If you stop by the Inspired Teaching Demonstration School this week, you’ll see early childhood students creating fabric collages, exploring jazz, and building cityscapes. Elementary students will be designing community murals, performing in radio dramas, and practicing mindfulness and yoga. Our middle schoolers will be fixing bikes, organizing a student government program, and filming and editing student documentaries. In addition to familiar ITDS teachers, you’ll also see family members and community volunteers leading groups of students in forty different offerings of projects, lessons, and explorations.
Intersession is a weeklong event that happens twice a year at ITDS. Teachers, family members, and community volunteers brainstorm and present a list of offerings for students. Students then choose their top offerings and are placed into a mixed-grade level group for a portion of each school day. Throughout the process, student engagement and anticipation are high as offerings are announced and students sign up, find out their final assignments, and begin their intersession classes. As many of our students will tell you, Intersession is the best time of the school year.
Since the school’s opening in 2011, Intersession has been a hallmark of ITDS. As a school, we pride ourselves on being a place where both students and teachers have the chance to develop and share their passions. As a founding faculty member of ITDS, I’m currently teaching my 15th Intersession, and it remains one of my favorite parts of the school year. I’ve led sessions on documentary filmmaking, paleontology, student journalism, and improvisational acting. One thing I’ve loved seeing is the passion that Intersession so often ignites. I recently had a third grader excitedly come up to me and tell me how she has taught the improv games she learned in last year’s Intersession to her teachers and classmates to use during morning meeting. I’ve also seen and heard other students enthusiastically share their knowledge of Greek mythology, robotics, gardening, and a multitude of other subjects with their classmates, teachers, and families.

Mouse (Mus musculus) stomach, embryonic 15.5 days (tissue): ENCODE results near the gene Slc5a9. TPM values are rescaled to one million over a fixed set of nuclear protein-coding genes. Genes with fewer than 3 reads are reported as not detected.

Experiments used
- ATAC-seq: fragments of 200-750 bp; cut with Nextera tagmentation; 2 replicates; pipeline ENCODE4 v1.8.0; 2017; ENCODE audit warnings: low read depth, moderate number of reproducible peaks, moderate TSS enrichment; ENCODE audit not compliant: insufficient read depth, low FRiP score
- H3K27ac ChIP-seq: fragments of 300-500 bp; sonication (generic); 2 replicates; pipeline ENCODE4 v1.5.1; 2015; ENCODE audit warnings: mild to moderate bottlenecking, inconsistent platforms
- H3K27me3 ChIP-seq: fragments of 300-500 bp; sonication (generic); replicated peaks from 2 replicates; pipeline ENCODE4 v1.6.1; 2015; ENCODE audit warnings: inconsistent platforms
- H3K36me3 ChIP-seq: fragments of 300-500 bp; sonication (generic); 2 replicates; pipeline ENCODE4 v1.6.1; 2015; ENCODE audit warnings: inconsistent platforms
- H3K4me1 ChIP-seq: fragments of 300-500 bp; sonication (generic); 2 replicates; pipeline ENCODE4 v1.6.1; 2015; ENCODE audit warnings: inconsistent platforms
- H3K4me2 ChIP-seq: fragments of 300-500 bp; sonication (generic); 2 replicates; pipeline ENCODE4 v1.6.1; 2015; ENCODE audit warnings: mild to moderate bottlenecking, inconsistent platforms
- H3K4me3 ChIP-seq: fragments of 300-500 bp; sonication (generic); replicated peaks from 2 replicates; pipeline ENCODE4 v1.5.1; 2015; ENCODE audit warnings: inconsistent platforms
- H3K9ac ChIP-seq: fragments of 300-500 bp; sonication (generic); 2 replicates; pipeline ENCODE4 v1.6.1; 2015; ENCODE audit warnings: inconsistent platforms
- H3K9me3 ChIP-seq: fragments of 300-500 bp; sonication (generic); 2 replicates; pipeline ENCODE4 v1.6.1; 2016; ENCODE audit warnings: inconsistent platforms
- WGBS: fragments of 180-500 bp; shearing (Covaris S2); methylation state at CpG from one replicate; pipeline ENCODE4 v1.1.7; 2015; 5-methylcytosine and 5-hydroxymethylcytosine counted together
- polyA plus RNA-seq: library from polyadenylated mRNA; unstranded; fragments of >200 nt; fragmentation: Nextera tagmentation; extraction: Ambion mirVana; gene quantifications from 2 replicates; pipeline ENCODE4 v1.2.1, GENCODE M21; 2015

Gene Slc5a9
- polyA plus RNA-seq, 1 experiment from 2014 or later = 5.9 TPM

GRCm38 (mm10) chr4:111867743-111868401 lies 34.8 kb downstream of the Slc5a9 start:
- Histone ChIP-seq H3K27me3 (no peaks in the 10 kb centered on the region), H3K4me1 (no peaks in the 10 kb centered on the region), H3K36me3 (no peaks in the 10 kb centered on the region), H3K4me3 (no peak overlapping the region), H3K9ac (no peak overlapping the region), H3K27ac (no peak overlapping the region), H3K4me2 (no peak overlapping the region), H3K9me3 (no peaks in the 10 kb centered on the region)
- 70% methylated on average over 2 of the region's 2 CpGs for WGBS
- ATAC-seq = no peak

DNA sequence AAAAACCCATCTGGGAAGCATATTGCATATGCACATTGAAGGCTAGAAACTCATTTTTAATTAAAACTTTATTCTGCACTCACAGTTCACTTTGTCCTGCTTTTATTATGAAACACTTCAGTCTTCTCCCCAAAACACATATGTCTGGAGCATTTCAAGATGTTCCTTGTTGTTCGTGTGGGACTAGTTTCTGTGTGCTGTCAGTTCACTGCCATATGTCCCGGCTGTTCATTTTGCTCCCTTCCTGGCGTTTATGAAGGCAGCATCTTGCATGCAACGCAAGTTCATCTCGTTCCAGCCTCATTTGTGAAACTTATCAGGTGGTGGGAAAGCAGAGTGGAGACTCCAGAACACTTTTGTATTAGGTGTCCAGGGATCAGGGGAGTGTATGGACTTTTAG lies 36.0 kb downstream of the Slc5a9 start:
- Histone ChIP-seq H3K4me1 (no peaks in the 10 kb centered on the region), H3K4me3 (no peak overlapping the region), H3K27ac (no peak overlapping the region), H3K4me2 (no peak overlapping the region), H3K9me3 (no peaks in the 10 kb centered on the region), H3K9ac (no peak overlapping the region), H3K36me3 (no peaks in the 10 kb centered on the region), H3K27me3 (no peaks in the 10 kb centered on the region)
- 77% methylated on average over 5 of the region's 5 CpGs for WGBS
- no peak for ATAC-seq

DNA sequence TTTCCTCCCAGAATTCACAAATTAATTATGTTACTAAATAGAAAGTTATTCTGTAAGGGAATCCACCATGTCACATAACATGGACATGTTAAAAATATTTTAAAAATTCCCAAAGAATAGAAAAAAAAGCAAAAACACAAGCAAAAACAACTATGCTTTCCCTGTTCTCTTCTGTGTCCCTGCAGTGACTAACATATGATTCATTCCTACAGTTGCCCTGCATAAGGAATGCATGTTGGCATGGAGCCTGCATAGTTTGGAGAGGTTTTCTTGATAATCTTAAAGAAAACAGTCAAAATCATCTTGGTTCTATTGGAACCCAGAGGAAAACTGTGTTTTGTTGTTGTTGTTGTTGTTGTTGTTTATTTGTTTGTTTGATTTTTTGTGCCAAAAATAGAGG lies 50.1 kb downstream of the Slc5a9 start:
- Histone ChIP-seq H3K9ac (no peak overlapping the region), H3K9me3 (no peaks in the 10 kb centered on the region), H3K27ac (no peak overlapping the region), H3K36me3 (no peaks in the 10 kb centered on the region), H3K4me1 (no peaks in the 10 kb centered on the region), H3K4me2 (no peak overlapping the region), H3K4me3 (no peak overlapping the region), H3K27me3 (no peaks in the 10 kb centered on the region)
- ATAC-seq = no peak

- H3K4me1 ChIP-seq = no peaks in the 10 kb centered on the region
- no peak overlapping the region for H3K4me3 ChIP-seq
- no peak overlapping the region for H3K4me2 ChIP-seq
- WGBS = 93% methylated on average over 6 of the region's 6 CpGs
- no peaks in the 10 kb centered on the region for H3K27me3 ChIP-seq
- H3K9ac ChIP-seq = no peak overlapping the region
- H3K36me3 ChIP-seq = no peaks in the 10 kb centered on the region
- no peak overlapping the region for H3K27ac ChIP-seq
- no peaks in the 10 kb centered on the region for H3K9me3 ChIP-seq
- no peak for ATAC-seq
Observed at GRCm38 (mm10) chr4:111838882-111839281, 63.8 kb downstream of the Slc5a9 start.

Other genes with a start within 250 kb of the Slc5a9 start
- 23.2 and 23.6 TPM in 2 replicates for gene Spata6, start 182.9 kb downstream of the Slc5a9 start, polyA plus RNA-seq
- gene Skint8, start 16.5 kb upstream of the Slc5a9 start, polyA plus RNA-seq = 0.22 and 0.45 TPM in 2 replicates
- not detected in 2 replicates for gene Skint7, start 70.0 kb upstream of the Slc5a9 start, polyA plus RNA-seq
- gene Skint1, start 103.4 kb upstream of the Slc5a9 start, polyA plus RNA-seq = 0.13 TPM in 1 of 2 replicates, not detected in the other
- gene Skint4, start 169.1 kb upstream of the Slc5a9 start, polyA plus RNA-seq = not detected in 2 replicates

I recently met with a few of our fourth graders to hear their thoughts on Intersession. One student, Hudson shared, “I think Intersession is important for kids because it helps them find their passions.” Hudson was in a knitting Intersession in second grade, and since then he’s knit scarves for his mom and blankets for his dog, including one he is currently working on for Christmas. Another student, Naima, says Intersession is important to our school because “you can collaborate with other people and see how you mix with other grade levels.” One of her favorite Intersessions was cooking. She enjoyed using her creativity to cook many different foods, learning that “some creations don’t need exact measurements.”
This week, we hope our students come away from their Intersession classes full of enthusiasm, passion, and lasting lessons - perhaps even a new talent, skill, or curiosity to pursue over the winter break!